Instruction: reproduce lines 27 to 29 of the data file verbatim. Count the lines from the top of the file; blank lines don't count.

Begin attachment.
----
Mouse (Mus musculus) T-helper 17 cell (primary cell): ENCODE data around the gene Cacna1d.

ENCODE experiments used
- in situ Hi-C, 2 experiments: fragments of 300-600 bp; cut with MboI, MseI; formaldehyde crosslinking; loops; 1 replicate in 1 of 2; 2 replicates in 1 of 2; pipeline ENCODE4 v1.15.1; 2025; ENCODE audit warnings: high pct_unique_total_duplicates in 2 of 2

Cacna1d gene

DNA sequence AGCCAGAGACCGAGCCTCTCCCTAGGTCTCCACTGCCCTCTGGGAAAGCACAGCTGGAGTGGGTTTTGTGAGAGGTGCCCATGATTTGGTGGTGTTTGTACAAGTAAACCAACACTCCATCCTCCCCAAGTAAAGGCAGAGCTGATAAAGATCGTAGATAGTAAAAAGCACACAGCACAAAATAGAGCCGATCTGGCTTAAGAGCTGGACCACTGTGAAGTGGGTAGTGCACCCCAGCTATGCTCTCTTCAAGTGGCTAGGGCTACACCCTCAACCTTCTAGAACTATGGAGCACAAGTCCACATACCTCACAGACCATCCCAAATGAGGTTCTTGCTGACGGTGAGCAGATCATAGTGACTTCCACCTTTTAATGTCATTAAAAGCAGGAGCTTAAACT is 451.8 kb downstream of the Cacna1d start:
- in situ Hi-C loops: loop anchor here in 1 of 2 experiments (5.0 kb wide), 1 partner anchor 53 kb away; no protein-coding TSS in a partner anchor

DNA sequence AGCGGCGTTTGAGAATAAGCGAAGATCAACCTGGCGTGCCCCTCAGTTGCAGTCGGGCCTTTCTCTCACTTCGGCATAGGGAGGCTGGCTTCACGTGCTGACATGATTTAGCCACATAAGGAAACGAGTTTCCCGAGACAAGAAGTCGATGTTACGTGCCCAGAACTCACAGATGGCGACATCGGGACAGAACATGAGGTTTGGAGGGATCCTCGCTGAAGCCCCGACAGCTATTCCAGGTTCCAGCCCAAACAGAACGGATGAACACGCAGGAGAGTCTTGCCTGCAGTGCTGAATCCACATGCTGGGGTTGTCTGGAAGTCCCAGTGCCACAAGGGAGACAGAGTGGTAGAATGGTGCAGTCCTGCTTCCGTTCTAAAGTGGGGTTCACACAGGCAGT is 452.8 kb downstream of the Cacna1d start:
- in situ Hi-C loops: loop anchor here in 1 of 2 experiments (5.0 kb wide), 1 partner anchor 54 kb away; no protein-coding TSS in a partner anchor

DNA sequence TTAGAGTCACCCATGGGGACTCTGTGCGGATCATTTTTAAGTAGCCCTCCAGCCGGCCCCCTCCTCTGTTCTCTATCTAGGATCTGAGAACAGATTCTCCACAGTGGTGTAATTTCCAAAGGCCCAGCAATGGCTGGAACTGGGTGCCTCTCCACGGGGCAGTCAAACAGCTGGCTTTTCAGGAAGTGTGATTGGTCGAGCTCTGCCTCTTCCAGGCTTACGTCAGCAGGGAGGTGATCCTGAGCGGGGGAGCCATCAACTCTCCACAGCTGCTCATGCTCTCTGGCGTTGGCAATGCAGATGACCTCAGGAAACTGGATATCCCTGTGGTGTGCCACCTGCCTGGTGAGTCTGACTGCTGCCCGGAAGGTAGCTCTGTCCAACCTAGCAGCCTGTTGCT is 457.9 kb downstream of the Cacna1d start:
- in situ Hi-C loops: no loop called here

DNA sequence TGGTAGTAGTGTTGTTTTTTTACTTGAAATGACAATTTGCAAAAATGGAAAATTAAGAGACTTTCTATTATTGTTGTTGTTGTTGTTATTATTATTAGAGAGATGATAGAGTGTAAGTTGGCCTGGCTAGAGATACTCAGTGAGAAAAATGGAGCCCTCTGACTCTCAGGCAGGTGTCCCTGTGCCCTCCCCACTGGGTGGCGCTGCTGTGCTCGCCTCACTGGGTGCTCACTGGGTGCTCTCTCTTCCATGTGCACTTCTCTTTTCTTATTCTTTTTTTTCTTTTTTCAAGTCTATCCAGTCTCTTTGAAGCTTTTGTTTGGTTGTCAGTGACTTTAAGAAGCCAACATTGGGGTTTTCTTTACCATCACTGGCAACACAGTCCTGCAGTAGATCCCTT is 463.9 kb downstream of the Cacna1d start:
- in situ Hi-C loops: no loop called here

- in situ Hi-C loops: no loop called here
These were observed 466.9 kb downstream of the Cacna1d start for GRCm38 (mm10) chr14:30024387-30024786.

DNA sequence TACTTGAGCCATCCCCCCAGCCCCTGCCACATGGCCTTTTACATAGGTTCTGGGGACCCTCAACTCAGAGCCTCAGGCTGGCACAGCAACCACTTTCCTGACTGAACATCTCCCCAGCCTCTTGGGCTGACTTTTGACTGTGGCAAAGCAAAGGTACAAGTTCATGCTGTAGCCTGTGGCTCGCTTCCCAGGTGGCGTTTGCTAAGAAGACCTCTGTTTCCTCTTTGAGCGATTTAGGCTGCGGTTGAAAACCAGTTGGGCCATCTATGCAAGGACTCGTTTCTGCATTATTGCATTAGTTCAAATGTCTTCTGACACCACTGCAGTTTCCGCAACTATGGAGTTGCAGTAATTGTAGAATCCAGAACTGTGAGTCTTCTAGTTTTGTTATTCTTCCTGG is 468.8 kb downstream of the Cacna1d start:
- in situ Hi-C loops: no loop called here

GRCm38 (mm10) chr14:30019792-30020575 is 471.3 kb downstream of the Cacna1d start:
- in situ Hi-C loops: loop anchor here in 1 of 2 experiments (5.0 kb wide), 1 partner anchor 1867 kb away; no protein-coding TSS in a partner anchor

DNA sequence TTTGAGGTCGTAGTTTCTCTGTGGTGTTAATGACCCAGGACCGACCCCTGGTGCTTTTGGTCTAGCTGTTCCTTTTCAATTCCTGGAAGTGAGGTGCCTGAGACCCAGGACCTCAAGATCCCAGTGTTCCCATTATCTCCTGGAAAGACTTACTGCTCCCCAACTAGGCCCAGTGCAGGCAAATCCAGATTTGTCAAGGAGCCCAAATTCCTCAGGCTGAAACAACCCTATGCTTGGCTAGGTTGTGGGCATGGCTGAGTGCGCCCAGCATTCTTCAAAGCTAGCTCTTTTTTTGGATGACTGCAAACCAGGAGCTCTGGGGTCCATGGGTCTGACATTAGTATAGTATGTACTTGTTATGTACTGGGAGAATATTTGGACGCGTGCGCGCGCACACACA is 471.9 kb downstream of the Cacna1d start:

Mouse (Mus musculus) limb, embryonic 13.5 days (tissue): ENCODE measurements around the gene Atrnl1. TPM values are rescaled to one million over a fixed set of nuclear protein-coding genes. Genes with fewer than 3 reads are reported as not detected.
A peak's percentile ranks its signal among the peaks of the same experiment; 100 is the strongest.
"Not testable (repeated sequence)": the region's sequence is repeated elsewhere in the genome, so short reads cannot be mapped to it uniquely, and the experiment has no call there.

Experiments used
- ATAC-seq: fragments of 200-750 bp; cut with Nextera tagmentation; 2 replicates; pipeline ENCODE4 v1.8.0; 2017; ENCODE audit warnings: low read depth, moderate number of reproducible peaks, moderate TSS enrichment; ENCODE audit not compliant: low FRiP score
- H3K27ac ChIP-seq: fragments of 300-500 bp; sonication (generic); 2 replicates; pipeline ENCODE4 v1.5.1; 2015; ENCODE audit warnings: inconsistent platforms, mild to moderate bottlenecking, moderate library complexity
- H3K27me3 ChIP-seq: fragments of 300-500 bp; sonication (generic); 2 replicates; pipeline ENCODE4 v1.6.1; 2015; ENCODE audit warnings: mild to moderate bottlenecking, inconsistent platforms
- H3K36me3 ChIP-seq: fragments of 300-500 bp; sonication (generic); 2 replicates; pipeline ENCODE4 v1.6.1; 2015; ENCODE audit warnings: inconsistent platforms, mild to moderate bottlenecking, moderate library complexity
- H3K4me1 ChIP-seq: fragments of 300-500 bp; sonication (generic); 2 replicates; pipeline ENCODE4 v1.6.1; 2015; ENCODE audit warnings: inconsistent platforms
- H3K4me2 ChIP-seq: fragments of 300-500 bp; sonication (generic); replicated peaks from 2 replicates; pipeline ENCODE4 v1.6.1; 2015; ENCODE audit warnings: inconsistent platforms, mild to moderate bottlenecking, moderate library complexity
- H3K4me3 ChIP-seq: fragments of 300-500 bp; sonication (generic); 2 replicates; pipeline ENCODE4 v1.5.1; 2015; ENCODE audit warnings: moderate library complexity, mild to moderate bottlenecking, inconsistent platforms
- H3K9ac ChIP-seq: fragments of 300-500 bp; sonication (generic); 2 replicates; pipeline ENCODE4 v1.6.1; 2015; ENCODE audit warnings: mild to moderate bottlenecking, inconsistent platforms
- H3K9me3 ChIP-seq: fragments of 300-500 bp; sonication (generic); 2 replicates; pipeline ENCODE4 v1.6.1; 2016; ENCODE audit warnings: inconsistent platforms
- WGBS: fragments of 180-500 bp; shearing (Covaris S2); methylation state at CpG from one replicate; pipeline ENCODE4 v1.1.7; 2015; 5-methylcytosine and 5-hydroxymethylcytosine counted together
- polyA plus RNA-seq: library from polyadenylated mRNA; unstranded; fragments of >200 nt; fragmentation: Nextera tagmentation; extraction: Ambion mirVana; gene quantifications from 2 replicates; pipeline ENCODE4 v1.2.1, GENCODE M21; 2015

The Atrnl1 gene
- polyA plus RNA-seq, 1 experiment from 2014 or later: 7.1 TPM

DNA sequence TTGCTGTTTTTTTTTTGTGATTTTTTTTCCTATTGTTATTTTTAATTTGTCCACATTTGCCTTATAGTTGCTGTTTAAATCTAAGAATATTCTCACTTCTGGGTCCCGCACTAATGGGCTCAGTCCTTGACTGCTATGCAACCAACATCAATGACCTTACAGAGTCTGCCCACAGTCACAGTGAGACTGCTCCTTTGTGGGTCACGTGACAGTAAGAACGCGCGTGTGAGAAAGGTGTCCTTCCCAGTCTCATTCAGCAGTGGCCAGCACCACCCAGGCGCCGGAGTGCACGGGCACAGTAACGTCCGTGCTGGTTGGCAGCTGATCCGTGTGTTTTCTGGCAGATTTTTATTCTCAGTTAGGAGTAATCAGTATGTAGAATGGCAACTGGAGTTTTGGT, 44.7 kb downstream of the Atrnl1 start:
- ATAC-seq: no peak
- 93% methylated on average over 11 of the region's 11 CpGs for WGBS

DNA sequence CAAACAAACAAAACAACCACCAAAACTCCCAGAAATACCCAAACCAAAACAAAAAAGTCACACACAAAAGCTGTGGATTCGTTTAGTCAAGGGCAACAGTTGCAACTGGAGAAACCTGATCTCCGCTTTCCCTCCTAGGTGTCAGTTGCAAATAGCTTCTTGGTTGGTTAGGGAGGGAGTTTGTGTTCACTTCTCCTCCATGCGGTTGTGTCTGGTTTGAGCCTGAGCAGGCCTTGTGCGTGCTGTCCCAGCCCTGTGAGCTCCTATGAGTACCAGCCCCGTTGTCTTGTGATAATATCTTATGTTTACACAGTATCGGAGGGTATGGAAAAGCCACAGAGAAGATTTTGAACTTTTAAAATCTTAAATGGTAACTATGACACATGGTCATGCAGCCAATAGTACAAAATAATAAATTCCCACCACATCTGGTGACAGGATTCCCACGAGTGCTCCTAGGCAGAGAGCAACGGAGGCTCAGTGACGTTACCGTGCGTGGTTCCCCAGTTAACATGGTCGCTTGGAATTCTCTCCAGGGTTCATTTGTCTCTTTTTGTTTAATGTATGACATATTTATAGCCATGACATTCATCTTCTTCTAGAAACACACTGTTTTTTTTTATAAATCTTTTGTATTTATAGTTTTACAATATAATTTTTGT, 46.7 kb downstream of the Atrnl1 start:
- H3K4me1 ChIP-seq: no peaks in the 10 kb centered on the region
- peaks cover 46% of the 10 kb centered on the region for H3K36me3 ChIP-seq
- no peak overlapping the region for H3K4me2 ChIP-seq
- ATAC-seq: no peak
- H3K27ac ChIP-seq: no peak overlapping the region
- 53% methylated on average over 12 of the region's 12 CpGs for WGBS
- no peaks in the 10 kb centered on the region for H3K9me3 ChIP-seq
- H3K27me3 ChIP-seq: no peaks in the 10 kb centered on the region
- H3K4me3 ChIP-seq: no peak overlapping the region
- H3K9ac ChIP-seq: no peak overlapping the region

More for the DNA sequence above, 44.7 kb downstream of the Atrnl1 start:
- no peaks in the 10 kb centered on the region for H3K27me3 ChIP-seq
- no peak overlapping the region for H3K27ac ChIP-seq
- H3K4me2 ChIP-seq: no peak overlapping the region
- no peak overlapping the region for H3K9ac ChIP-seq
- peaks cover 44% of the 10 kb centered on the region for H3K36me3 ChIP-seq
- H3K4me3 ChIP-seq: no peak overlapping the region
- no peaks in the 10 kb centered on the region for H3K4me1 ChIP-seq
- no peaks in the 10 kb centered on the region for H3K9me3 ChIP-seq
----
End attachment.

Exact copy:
- H3K36me3 ChIP-seq: fragments of 300-500 bp; sonication (generic); 2 replicates; pipeline ENCODE4 v1.6.1; 2015; ENCODE audit warnings: inconsistent platforms, mild to moderate bottlenecking, moderate library complexity
- H3K4me1 ChIP-seq: fragments of 300-500 bp; sonication (generic); 2 replicates; pipeline ENCODE4 v1.6.1; 2015; ENCODE audit warnings: inconsistent platforms
- H3K4me2 ChIP-seq: fragments of 300-500 bp; sonication (generic); replicated peaks from 2 replicates; pipeline ENCODE4 v1.6.1; 2015; ENCODE audit warnings: inconsistent platforms, mild to moderate bottlenecking, moderate library complexity